Shelley Long's decision to leave CHEERS at the height of its popularity to pursue a film career ranks as one of the biggest career gaffs in recent history, a move so misguided that even David Caruso makes fun of her for it. And although Long's post-CHEERS resume is peppered with clunkers, it's a sure bet that this 1987 alleged romantic comedy clunks more than the others.
On the surface it would seem the movie'd have a shot at least at mediocrity, given a screenplay by COMPROMISING POSITIONS author Susan Isaacs and a cast that not only includes Long (who, in the rare chances this film gives her, retains some of the effervescence that made her a TV star), Gabriel Byrne, Sela Ward, and Corbin Bernsen, all of whom are capable of carrying scripts beneath their talents. (Most surprising to me was the DAY OF THE DEAD's executive producer Salah M. Hassanein filling the same role here; even CREEPSHOW's Carrie Nye has a brief turn as a gossipy socialite). But the movie lies inert throughout its entire running time, so much that it'd be more interesting to watch outtakes of these actors interacting between takes.
The basic premise--Long, the accident-prone wife of ambitious plastic surgeon Bernsen, chokes to death and returns one year later to find her family, save for the her wacky New Age sister who brought her back, has moved on--is problematic but serviceable. Working against the film is Long's character, a klutzy housewife with such low self-esteem she belongs on Dr. Phil's show rather than the arm of a seven-figure spouse. It's hard to wring laughs out of a scene in which such a person, or anyone for that matter, chokes to death on a chicken ball, but with the right comedic touch it could at least play on a broad, slapstick level. Director Frank Perry doesn't even try, who style is merely slapping together a series of scenes that, in correct chronological order, presents a semi-coherent idea. Once Long comes back from the dead, she finds that not only is her son a happy businessman and husband, but that her gold-digging friend Ward has moved in on Bernsen. This brings up the movie's second biggest flaw--we're supposed to feel sorry for Long's family, even though they're clearly happier now that she's gone, and it's supposed to be a tragedy that Bernsen's no longer in love with her; but hey, he's a career-minded douchebag that married his wife's best friend before she was cold in the ground! Long's just as better off without him as he is her! Yet we're supposed to give a shit!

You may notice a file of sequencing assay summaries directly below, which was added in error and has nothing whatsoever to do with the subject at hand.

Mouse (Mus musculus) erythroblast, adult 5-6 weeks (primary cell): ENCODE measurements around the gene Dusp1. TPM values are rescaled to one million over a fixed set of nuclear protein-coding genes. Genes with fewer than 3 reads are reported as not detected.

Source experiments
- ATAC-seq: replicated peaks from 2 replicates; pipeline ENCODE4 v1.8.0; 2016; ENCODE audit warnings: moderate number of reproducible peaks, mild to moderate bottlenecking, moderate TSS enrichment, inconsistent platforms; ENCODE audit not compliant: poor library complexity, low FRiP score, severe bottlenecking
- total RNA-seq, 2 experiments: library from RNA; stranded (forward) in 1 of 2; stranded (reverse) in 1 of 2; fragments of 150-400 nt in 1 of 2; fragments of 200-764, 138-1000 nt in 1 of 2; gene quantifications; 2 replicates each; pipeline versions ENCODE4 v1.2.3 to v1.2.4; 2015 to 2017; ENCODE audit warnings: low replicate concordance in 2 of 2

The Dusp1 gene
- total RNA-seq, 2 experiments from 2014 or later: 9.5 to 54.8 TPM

Wait, I'm forgetting the kicker: unless Long finds true love before the next full moon, she'll become dead again. And despite clear indications that this is a good thing, the script force-feeds us a clumsy, labored "romance" with hunky doctor Byrne that never for a split-second generates anything resembling chemistry.
What purpose does this movie have to exist? The story itself has no conflict, no specific problem that needs resolved, and its execution creates drama that isn't there rather than letting it evolve naturally. Comedy comes in the form of Long's repeated pratfalls, which wear out their welcome somewhere around the ten-minute mark and show no signs of disappearing, even though they're increasingly annoying. Even the climax (I'm being charitable here, though with such a shallow excuse for a plot it's hard for the end to be anything but climactic) is as improbable as it is cutsey-poo, a suitably pat denouement for such a non-story.
You know what would make for better viewing? ANYTHING.
Don't believe me? See for yourself: